Economic pundits are now talking of the need to regulate rewards in banking not for reasons of equity but because some argue that the present reward system, coupled perhaps with deposit insurance schemes, generates instability in the financial system.

  5. “like the absurd call for “free markets”, as though markets didn’t depend for their functioning on a framework of laws and regulations to define property rights and institutions to protect the rights.”

    Free markets are supposed to be free of market-restricting things like cartels, guilds, Government monopolies, etc. To get a free market does require some regulation, hence anti-trust laws, etc. Bandit capitalism (such an evocative term!) does not result in free markets, since it relies in the end on restricted practices to perpetuate itself (e.g. all the evil things Standard Oil got up to, the dirty tricks of BA in the ’80s, and the filthy behaviour of Microsoft).

  6. Kay Tie:

    “supposed to be free of market-restrictive things like” etc.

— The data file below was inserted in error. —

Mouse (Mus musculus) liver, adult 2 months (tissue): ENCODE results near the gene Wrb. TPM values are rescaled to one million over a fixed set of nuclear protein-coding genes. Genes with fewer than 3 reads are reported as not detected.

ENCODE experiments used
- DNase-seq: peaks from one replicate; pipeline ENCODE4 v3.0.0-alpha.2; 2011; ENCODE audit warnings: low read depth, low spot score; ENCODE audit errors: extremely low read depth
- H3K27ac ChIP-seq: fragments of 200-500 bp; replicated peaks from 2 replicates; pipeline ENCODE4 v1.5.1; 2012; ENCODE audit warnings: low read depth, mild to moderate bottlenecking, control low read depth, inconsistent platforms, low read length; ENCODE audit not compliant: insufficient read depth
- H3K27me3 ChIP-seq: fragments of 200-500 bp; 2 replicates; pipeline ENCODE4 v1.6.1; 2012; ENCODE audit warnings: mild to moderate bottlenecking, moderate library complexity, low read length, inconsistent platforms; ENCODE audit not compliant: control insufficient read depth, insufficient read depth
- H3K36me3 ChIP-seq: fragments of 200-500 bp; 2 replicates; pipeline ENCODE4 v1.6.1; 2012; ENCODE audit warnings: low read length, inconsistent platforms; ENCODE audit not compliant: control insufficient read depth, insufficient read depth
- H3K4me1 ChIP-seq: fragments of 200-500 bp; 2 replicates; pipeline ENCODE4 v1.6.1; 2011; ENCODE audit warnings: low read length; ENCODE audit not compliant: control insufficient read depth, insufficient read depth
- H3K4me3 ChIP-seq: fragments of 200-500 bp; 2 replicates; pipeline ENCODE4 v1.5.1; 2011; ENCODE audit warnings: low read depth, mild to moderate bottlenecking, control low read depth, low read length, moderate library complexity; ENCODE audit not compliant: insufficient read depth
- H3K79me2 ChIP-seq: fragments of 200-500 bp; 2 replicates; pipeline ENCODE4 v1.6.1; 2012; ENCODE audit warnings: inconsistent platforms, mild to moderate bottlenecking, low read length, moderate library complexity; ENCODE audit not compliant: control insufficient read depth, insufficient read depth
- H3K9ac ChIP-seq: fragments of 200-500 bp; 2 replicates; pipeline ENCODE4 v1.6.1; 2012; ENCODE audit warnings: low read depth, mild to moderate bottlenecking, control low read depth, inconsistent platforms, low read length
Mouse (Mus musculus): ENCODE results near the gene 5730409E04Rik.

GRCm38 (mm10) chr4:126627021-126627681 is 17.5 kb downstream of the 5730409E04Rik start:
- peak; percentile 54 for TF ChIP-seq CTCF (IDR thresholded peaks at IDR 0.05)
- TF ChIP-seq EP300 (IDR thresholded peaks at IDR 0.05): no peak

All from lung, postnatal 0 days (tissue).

Yes, that’s one definition of “free market” but by no means the only; a significant slice of those supporting market freedom regard some or all of those mentioned constraints as not only unneccesary but contrary to purpose.

    Anti-trust is a good example. I’m not going to argue that it’s useless but merely that it is not uniformly beneficial; further, that in it’s broad scope, is particularly vulnerable to selective application based on perceptions of political alignment, etc. Insofar as is concerned Microsoft and its alleged infractions, it might be worthwhile to note that, prior to its indictment, Microsoft had no political alignment, made no contributions to candidates or parties, and seemed blithely unaware of the practice of